I have read and enjoyed Nick Hornby’s books before, and had been meaning to read this one for, literally, years.  It wasn’t what I expected – for some reason I cannot remember, I expected the whole book to take place in one night, on top of the building.   The book is narrated by each of the four characters in turn, so we see certain events from multiple points of view.  It’s a format that I usually like, and I think it worked well in one sense.  All of the characters were very different, so it seems logical to give them all their own distinct voice.  However, I have mixed feelings about the book as a whole.

I think the main issue I have is that it all seems too implausible.  The premise is certainly interesting, but certain events which followed just didn’t seem very likely at all, and so I was never really able to invest in the story.  Jess was such a dislikable character, that even though she really did have some major issues to deal with, I could not feel any empathy or sympathy for her whatsoever.  She was completely and utterly cruel for no other reason than for the sake of being cruel.  I don’t think it’s necessary to like every character, but surely they should make you feel something for them?!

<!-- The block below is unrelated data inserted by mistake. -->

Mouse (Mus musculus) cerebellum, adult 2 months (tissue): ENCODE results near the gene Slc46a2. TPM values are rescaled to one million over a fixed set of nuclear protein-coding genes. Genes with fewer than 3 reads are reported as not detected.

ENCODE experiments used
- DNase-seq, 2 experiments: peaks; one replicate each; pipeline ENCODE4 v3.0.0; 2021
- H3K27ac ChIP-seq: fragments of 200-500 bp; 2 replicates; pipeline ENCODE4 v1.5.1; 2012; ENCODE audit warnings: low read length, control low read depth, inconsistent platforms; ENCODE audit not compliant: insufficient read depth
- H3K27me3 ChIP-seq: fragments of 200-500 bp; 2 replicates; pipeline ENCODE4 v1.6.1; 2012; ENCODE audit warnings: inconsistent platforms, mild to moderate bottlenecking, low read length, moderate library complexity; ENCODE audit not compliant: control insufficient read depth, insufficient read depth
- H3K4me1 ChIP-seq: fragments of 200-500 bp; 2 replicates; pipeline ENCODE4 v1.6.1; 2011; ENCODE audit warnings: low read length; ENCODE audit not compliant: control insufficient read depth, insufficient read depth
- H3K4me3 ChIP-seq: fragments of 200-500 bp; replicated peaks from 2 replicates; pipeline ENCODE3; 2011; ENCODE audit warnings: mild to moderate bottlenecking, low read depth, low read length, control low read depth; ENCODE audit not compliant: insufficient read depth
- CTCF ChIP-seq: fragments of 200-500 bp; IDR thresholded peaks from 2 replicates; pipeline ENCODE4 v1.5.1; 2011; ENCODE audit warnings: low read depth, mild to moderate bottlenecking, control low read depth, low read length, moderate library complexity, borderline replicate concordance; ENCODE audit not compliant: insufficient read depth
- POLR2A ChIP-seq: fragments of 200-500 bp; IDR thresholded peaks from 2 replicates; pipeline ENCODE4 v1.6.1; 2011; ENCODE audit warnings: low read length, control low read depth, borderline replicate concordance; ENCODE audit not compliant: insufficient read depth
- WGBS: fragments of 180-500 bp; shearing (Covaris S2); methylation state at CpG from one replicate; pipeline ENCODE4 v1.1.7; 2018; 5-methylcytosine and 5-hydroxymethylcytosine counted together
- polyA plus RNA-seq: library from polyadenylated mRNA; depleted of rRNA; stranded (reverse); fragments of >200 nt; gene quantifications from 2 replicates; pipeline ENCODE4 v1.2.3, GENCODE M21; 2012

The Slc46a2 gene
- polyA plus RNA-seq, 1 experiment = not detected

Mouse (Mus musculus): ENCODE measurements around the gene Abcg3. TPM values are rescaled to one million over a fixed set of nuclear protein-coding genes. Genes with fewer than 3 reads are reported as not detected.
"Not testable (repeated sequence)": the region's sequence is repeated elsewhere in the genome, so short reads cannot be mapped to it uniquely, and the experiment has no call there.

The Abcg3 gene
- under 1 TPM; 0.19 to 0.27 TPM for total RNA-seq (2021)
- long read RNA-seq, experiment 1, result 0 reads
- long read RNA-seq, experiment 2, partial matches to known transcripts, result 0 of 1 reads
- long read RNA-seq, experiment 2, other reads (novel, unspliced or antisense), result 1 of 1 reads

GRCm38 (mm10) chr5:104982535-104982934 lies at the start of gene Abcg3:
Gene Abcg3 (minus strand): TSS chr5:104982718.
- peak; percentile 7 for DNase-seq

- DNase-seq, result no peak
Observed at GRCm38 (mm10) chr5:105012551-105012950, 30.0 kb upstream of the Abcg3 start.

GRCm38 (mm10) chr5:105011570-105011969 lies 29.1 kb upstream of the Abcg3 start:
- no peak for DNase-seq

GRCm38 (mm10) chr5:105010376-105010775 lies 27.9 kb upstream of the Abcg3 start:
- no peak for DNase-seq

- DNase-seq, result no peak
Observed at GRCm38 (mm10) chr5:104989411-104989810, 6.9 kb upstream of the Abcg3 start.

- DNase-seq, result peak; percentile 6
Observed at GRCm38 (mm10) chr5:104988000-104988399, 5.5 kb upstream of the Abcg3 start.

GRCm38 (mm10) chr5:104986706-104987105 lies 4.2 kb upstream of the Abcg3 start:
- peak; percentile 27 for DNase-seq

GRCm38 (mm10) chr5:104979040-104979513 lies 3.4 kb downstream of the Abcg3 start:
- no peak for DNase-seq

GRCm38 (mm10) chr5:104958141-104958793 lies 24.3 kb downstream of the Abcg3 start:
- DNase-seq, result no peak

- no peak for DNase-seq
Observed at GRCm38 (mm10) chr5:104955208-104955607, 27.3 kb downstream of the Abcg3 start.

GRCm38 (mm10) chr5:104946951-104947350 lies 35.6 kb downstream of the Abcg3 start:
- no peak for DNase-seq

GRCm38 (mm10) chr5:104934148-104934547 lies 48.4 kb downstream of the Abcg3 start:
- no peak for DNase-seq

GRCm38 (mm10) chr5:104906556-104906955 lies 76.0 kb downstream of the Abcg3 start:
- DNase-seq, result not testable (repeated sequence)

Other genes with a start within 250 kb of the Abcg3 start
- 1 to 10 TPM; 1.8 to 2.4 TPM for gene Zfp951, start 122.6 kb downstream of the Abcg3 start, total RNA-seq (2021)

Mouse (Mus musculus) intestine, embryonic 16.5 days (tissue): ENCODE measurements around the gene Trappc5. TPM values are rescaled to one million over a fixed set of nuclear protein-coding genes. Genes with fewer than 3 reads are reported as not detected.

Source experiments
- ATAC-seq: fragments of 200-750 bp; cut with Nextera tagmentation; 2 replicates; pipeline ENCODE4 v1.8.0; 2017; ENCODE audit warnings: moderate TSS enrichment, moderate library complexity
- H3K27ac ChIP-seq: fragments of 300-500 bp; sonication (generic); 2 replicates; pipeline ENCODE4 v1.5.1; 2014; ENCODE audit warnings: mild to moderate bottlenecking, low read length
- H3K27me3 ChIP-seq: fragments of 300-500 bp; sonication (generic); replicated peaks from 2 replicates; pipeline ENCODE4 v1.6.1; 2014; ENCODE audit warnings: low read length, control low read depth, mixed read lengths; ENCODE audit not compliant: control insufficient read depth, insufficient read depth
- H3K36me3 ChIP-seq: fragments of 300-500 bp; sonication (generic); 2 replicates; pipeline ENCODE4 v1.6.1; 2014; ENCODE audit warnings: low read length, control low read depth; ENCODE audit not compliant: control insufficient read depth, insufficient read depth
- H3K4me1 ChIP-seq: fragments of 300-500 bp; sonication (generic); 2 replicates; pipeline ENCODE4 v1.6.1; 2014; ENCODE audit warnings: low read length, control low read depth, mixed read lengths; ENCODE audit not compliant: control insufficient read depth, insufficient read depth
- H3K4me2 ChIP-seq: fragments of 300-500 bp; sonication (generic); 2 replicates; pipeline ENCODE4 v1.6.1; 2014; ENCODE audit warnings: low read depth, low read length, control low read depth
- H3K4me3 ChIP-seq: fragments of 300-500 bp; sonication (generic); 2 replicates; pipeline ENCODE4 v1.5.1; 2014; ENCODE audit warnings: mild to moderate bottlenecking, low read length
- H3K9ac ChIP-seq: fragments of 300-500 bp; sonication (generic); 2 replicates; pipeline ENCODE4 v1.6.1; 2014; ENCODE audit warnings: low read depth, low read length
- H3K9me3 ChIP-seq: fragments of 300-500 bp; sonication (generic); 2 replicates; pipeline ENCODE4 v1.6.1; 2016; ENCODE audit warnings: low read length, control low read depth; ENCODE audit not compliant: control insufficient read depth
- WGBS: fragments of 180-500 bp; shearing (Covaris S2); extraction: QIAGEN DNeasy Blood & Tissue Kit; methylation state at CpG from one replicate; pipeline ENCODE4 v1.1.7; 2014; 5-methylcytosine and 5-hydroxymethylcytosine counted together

On the plus side, it was an undemanding read, which sounds an odd thing to say about a book featuring four suicidal main characters, and there were some amusing moments.  I liked JJ, and I felt sorry for Maureen.

Overall though, I would say this is my least favourite book out of those I have read by Nick Hornby, and something of a mixed bag.  Not brilliant, not terrible, just….so-so.

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Brenda and Sherilyn never felt like they fitted in anywhere until they met each other.  They always believed that no-one cared about them, or barely even noticed them, but when they first see each other, a instant bond is formed which is so strong that nobody can come between them – not even their own child. They have a daughter, but resent her intrusion into their lives so much that they take horrific measures to get rid of her.